How to become a senator under Harper? Show that the people don't want you to represent them. Another way Harper shows his contempt for the Canadian people.

Stephen Harper wasted no time in bringing back three defeated
, appointing former Quebec cabinet minister Josée Verner to
the Senate
and reappointing Larry Smith and Fabian Manning.

after he finished answering questions from reporters about his cabinet
shuffle, the Prime Minister’s Office sent out a release announcing the
three appointments. So Mr. Harper did not have to address the issue in

Buckdog: NO Possibility Of Democratic Reform Under Harper Regime

Canada's new senators

"Mr. Harper talks about Senate reform but he's doing things in the
same old way, in fact even worse. He's taking people who have been
defeated, who have been rejected by voters. You should earn your place
in the Senate and if you can't get elected, you shouldn't be appointed
to the Senate two weeks later."

Jack Layton

Leader of the Official Opposition

Ford and fawning lackies vote to push Toronto into more debt

Toronto votes to contract out garbage pickup - thestar.com

Gloat gloat, oink oink.

Studies show that although privatizing garbage pick-up may initially save money, it will cost much more in the long run.
Councillors were not shown any solid numbers to convince them to support privatizing, but the majority voted to do so. Are the councillors just imbeciles, or are they being bribed (or threatened)?

But, all may not be lost:

Councillor Ana Bailão’s successful motion requiring the city manager
to conduct an “independent review” of private bids — to verify they
would be cheaper than city collection —means the vote is “not a defeat
at all,” Ferguson insisted.

“I believe that once real and true
and verifiable numbers are brought back to this council, that the facts
will win the day and fury will take a back seat.”

Council also defied Ford 23-21 in favour of Councillor Josh Matlow’s
motion to ban Progressive Waste Solutions from bidding on the contract.
The company recently hired Geoff Rathbone, the city waste manager who
recommended privatization.

And, facing a revolt by council
centrists, the mayor announced Tuesday morning he was dropping a staff
recommendation that, after council approved the tender process, a staff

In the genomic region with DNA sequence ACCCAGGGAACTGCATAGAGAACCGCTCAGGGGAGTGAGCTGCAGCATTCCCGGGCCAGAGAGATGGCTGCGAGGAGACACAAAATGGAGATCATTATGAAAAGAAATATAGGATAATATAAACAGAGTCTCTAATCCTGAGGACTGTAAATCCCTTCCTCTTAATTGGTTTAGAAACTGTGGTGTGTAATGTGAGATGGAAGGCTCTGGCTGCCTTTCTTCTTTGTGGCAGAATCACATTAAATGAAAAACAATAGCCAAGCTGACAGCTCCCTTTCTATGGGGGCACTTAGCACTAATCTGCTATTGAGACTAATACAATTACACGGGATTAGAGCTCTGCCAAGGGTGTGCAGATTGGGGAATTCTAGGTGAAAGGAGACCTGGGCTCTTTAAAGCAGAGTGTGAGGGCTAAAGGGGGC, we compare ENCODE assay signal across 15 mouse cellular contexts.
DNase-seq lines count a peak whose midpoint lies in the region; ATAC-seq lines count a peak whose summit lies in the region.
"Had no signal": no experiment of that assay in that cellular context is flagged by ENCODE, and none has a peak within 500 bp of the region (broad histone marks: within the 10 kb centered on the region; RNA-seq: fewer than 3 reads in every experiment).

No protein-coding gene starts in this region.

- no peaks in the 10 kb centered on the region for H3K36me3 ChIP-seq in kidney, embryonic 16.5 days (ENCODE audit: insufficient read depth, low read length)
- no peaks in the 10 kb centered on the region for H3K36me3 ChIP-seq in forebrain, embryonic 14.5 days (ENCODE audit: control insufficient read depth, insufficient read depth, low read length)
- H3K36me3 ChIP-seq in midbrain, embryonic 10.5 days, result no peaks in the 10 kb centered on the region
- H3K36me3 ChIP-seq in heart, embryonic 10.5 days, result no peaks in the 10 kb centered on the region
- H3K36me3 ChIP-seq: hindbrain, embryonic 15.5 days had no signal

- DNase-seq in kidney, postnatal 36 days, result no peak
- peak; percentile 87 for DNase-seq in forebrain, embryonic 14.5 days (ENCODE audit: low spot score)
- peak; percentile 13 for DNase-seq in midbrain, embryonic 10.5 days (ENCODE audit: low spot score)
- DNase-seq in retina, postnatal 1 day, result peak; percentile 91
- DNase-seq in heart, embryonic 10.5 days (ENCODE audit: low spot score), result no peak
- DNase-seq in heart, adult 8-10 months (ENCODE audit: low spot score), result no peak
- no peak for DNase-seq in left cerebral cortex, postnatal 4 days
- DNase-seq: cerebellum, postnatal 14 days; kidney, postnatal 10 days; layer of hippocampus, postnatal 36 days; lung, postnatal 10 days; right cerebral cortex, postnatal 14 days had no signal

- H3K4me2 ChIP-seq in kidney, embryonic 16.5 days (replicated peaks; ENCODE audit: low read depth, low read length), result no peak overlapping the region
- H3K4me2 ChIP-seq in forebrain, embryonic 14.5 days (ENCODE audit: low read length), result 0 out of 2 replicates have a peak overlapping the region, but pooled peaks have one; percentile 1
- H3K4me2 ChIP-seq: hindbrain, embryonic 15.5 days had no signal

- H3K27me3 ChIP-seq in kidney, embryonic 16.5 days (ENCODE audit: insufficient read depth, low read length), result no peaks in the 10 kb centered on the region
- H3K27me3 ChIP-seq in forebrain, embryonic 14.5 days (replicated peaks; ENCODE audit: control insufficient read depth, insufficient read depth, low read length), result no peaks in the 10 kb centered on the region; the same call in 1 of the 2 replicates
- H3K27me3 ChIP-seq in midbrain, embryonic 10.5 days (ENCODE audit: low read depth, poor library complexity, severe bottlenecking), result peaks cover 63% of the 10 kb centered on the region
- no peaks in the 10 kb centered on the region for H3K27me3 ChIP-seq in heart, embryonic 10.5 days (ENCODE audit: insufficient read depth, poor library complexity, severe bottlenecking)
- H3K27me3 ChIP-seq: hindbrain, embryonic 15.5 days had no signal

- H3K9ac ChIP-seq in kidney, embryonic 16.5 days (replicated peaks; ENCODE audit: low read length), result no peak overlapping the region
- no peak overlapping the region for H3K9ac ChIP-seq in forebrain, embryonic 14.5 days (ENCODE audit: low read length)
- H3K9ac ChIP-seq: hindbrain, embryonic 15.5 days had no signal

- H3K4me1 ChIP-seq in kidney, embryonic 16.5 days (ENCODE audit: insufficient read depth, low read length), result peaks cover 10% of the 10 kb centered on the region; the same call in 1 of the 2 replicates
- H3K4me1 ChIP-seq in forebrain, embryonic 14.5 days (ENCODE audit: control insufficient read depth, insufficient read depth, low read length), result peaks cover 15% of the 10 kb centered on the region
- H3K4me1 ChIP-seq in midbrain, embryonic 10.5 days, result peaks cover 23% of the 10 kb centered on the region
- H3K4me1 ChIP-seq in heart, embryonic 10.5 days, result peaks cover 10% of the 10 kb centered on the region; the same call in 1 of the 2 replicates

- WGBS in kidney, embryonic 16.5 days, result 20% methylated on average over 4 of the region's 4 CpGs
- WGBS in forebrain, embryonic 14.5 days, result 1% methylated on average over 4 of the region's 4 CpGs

committee — rather than council — be allowed to award the actual

Councillor Sarah Doucette, who voted
against the measure, expressed dismay that private companies sometimes
provide no pensions and few sick days. Doucette said she needed more
information from the city before she could be convinced that outsourcing
was a prudent fiscal decision.

“I don’t know if it’s going to save us anything, because I haven’t seen the correct numbers,” Doucette said.

Those who voted for fiscal prudence and quality work and against increasing long-term costs for Toronto:
Anthony Perruzza, Maria Augimeri, Sarah Doucette, Gord Perks, Mike Layton, Adam Vaughan, Joe Mihevc, Kristyn Wong-Tam,
Pam McConnell, Mary Fragedakis, Paula Fletcher, Janet Davis, Glenn De Baeremaeker

Those who voted to waste more money on the whim of their exalted leader: everyone else on the council.

See Also:

The Grid: Rob Ford Gets Trashed - by Edward Keenan


By day’s end, the mayor’s main item passed, yes, by a large majority. But the effect of the amendments, in my opinion, is that it will make it very difficult for staff to craft a bid request conforming to council’s demands that will also stand up to a lawsuit. (And note: if the city is tied up in litigation with potential or wannabe bidders, they will likely be unable to award a contract—though, of course I’m not a lawyer…)

They also place some unattractive restrictions on the contract for potential contractors, and ensure that the whole thing has to come back to council for another fight later (if and when a winning bid is identified), and the bid has to bring with it actual numbers that show that the contract will save as much money and be as environmentally sound as Ford and staff have claimed it will be. The result of that possible vote is very much an open question.

The mayor and his team were very quick to declare victory, trying to spin a horrible day for them as a win. And to some of the municipal garbage collectors who filled the gallery in fear of their jobs, it probably looked like Ford beat them—after all, their jobs are not safe, and the city is seeking bidders to take them.

But given that less than 12 hours earlier, the Ford Juggernaut was poised to settle the issue for good by signing the matter over to staff, and now this fight lives on, in more complicated ways, for weeks and months—possibly many months—to come. Well, that’s as close to a loss as Ford has yet suffered. And it ain’t over yet.

1,616 Days: Dividing Canadians

1,616 Days: Dividing Canadians « Framed In Canada
by Trish Hennessy
(part two of a series)


Stephen Harper played the fear card and won, while the NDP made history by becoming the official opposition.

Some pundits suggest this means Canada has become an ideologically
polarized nation, but I say that’s premature. While we may be on the way
to becoming ideologically divided – pushed in that direction by a hyper